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Review of EA Sports Tennis with MotionPlus extension for Wii controller

Review of EA Sports Grand Slam Tennis

Overall rating: * * * *

  • Exercise Intensity: 3/5
  • Fun: 5/5

The most true-to-life tennis video game available today, thanks to the MotionPlus,

June 15, 2009

Reviewer: Nutwisystem

A few days ago, Nintendo released the next big improvement for the Wii controller, continuing a long line of improvements starting from the Wii-mote, to the Nunchuk, to the Wii Balance Board. It’s the Wii MotionPlus, an attachment to your Wii-mote which allows for much more detailed and accurate motion sensing of your arm and wrist movements as you play games. With games like Wii Sports, you controlled players by moving your arms up, down, left, and right. With this attachment, your movements are captured in much finder detail.

There is a growing list of games that use the Wii MotionPlus, but the first one I was excited in getting was EA SPORTS Grand Slam Tennis. Here’s my review.

I ordered both the MotionPlus and the tennis game from Amazon. Grand Slam Tennis did not come bundled with the MotionPlus, so I bought it separately; I figure when Wii Sports Resort (which will be the “killer application” for the MotionPlus) comes out, it’ll be bundled with the MotionPlus, so I’ll buy one now, and get a second one when I get that game. (It also comes bundled with Tiger Woods PGA Tour 10 which is also available today, but I personally didn’t feel like spending money on a golf game just yet, although I regret it because the reviews are phenomenal).

As usual, the game came from Amazon packaged snugly.

The contents looked in great shape.

I opened the Wii MotionPlus first. It had an instruction manual, and an extra Wii-mote sleeve, embedded in which was the MotionPlus unit, a small, solid plastic part.

Installation could not have been easier. Just slip your current Wii-mote out of its current sleeve, and slip it into the new sleeve. Connect the connectors and snap it into place.

Make sure you moved the wrist strap through the hole designed for it. Then, switch the “lock” button to “locked”.

Voila! You now have a much improved Wii-mote with better and more accurate motion detection.

Next step was trying the tennis game. I opened the box and put the disc into the Wii, and proceeded to set up an exhibition game between Roger Federer and Pat Cash.

The first impressive thing I noticed is that EA got the licensing agreements for all of the Grand Slam events. The graphics are amazingly precise, from the clay courts of France, to the grass courts of Wimbledon, and the hard courts of Queens and Australia.

Federer got swept in straight sets. So obviously something was very wrong. It happens that Pat Cash is the on-screen commentator, so he seemed very happy with the turn of events.
The Wii-mote with MotionPlus takes some getting used to. With Wii Sports Tennis, you become used to just flicking your wrists and hitting balls perfectly within the lines. If you bring that same expectation to Grand Slam Tennis, you’re in for disappointment. However, the more practice you get using MotionPlus, the more you realize how amazingly more advanced it is than Wii Sports. Using your arms and your wrists, you can finesse where balls go, add spin, and do other things that simulate the real game. I can’t say it’s exactly the same as real tennis, but it’s closer than any game before it.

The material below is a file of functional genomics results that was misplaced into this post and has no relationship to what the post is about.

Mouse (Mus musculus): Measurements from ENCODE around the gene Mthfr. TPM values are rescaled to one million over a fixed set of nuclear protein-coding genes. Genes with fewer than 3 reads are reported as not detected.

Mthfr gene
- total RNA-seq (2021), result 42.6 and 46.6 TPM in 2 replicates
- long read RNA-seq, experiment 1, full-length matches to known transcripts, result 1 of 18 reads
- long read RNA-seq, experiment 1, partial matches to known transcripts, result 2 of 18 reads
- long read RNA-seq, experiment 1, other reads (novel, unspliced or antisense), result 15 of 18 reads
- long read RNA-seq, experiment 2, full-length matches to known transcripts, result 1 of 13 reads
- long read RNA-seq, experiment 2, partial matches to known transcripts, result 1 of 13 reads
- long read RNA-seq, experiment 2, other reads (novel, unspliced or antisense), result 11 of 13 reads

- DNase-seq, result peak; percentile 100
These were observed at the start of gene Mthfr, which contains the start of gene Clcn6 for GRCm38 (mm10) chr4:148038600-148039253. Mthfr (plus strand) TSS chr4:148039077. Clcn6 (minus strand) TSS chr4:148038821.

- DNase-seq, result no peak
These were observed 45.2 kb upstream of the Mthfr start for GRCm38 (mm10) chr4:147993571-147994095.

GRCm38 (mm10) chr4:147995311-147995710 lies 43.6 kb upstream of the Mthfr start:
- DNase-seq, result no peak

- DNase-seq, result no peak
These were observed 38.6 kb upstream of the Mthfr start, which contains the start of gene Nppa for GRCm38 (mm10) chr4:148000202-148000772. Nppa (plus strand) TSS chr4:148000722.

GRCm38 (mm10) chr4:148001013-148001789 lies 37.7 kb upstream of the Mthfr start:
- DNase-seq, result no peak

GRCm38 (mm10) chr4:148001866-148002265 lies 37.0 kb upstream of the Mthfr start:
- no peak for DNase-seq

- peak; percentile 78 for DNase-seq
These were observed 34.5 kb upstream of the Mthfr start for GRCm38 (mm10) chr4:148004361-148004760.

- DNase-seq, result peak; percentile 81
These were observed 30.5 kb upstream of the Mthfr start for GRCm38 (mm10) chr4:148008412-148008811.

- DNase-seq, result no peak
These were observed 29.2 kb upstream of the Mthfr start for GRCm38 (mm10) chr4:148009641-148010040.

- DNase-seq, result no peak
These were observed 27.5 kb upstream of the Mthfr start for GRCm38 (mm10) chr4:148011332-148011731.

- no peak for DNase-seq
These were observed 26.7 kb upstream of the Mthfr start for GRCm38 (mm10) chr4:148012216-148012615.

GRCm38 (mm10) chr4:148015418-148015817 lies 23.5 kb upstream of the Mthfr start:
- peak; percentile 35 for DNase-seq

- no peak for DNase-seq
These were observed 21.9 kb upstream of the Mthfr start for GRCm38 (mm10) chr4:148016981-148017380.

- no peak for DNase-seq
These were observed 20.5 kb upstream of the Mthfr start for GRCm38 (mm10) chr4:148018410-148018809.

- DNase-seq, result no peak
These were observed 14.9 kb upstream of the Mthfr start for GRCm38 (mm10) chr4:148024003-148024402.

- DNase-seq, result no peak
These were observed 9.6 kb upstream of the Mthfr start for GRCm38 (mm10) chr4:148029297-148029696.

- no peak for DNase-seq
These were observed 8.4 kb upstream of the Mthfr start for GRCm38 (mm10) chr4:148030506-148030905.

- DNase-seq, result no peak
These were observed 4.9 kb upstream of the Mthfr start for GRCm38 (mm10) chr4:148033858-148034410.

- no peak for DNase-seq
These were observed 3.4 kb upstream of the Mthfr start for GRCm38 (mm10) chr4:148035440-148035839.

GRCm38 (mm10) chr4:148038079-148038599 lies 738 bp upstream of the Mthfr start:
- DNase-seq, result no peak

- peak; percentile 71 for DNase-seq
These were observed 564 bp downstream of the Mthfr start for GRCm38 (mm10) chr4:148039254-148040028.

Learning to use MotionPlus is really a matter of trial and error. The most important tip I can share is to visualize the left side of your Wii-mote as the front of your racquet. When you hit the ball, there’s a temptation to wind up and jerk the ball, but I’ve found that sometimes the Wii sensor doesn’t pick that up. But if you start your swing early and use clean, fluid motions (making sure your hand is always in line of sight to the sensor), you’ll do well. Make use of the A and B buttons to do lobs and drop shots.

For maximum control, you can also attach the Nunchuk to control the player’s running. Without the Nunchuk, the system will run for you, which doesn’t work all the time.

I suppose the main drawback which might bother some people (although it doesn’t really bother me) is the cartoonish appearance of the characters. But aside from that, everything from the sound effects of the ball on different surfaces to the play-by-play announcing to the tournament play is right on target.

The video you see here was the third game I attempted on Grand Slam Tennis. I decided to be Roger Federer, and played against John McEnroe (this is the first video game where he agreed to be a part of it, and you’ll be happy to know it’s classic 1980’s Mac, complete with tantrums and racquet throwing). You can see in the first game, I still had some challenges figuring the MotionPlus out, but after a while it became quite competitive. I actually enjoyed watching the video just as much as playing the game. Sit back and enjoy!

You’ll also notice that there’s a chart you can pull up after the game that shows the amount of calories you burned. So while it won’t replace any of the other exercise games here, it’s a nice diversion when you feel like having a ton of fun and burning off a few calories.

In short, If you get past the cartoony characters, this provides the most true-to-life tennis video game available today, thanks to the Wii MotionPlus controller.

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